In a story that at time of writing had not been much picked up by Irish media; Ireland on the Thursday 26th of January 2017 became the first country to fully divest its public funds from fossil fuels.
Irish elected representatives (TDs) voted 90 to 53 in favour of withholding the Ireland Strategic Investment Fund of €8 billion (US $9 billion) from fossil fuels such as oil, gas and coal.
During the Dáil (parliament) debate on the bill references were made to showing that Ireland was not complicit in newly elected US president Donald Trump’s type of politics and that it was time for Ireland to show leadership in the wake of the Paris Climate Agreement.
The bill was brought forward by Donegal indepedent TD Thomas Pringle and should become law in the next few months after it passes through the finance committee.
“It is timely that we are discussing the Fossil Fuel Divestment Bill 2016 a day before the most famous climate change denier is sworn in as President of the United States, bringing with him former Exxon Mobil chief executive officer, Rex Tillerson, as Secretary of State. We should not associate ourselves with Trump-era politics. His Administration and its public display of affection for big oil is representative of the industry’s fading legacy and its last attempt to hold onto power. For over a century, it has enjoyed the privilege of buying political influence and deliberately concealing and manipulating the science of climate change in their favour. These corporations have been allowed to skirt around democratic institutions while the most disadvantaged are left to bear the brunt of climate change effects. As a developed nation, we have also stood idly by, allowing big energy corporations to run the show, most recently with their push to open up Irish markets to fracking. Ireland continues to lag behind in its commitments to mitigating climate change effects. Ireland is currently the eighth highest producer of emissions per person in the OECD and only one of two countries in the EU that will not reach its 2020 targets for emissions reductions. Our non-compliance will cost, with estimates of up to €6 billion for breaching emission levels. Today offers an opportunity for us not only to catch up with the pace of climate change, but also lead on mitigating its effects.”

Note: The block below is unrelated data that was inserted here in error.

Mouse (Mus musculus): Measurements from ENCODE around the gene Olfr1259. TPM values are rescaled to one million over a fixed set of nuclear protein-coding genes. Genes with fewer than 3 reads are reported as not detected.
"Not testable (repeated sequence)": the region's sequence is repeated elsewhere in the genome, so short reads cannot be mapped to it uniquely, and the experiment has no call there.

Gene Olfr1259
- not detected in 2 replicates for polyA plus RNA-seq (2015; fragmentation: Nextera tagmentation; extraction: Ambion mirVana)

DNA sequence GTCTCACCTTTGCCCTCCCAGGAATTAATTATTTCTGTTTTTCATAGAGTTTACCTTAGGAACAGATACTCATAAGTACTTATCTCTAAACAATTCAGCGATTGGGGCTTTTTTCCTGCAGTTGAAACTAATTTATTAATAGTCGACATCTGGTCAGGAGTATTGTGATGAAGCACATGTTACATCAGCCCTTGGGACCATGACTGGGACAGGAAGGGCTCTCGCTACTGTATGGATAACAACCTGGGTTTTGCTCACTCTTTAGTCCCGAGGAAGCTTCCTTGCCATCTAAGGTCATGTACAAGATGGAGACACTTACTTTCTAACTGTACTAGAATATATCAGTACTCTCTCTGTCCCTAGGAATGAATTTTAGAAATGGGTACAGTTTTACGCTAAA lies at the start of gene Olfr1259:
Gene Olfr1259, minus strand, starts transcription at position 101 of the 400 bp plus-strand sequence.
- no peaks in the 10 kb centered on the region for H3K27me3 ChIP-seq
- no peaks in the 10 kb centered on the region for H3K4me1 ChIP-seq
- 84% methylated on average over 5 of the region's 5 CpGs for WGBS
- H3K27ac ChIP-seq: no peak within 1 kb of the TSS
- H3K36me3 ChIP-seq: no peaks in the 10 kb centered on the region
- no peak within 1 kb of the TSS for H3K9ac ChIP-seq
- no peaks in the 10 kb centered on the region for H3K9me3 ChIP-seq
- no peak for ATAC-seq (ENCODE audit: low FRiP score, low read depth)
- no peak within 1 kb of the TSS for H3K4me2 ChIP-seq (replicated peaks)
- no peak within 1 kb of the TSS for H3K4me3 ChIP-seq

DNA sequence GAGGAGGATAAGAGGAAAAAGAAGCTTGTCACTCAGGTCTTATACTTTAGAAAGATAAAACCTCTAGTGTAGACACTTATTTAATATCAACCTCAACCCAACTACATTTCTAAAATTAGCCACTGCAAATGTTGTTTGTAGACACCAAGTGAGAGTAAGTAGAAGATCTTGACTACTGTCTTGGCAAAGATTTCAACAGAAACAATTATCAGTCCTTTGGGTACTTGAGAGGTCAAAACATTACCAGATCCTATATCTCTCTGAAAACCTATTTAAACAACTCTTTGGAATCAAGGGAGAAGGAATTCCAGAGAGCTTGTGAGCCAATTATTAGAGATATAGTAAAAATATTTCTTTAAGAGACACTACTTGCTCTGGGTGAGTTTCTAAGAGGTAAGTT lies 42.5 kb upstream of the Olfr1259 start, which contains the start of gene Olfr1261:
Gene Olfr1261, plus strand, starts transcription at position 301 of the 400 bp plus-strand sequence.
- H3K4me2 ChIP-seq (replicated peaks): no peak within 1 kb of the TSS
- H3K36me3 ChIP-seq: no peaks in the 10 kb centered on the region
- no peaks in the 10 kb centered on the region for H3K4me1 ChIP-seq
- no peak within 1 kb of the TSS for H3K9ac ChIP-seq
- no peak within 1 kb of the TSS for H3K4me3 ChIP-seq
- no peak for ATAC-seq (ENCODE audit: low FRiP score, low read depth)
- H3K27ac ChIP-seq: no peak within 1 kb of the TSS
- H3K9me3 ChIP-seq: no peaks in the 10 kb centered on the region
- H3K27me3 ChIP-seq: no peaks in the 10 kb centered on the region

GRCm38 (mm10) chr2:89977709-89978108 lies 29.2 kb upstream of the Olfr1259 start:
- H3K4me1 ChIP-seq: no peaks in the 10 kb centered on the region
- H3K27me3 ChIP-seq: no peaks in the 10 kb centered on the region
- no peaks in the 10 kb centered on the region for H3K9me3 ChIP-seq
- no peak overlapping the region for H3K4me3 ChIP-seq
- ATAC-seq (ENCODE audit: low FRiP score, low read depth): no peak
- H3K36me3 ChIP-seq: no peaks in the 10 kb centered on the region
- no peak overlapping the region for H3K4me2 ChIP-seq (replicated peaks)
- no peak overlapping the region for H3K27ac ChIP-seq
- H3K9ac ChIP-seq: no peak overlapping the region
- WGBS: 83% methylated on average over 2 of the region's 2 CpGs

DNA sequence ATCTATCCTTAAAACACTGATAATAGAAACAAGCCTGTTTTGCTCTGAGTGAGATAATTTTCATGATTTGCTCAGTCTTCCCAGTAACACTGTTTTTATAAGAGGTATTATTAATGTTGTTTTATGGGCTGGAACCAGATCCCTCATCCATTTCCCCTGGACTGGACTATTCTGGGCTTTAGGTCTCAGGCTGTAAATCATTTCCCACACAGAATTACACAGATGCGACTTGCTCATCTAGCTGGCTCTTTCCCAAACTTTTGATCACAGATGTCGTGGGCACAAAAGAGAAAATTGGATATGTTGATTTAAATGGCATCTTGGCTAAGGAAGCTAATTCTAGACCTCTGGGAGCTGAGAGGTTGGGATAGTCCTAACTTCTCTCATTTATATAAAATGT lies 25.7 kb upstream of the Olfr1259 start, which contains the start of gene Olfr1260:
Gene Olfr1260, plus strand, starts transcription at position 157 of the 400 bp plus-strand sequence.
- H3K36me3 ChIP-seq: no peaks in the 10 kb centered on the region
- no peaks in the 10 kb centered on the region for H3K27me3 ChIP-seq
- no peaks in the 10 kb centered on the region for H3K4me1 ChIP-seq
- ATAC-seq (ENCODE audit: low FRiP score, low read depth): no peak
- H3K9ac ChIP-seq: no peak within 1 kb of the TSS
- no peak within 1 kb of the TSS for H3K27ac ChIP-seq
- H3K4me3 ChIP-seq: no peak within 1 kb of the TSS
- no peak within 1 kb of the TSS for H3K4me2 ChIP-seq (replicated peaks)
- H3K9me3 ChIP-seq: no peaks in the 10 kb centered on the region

Tróchaire and Irish development NGO has been a leader voice in the Irish divestment campaign and highlighted how climate change disproportionately effects the world’s poorest communities.
(by Orla ní Dhúill via naturallyorla.com)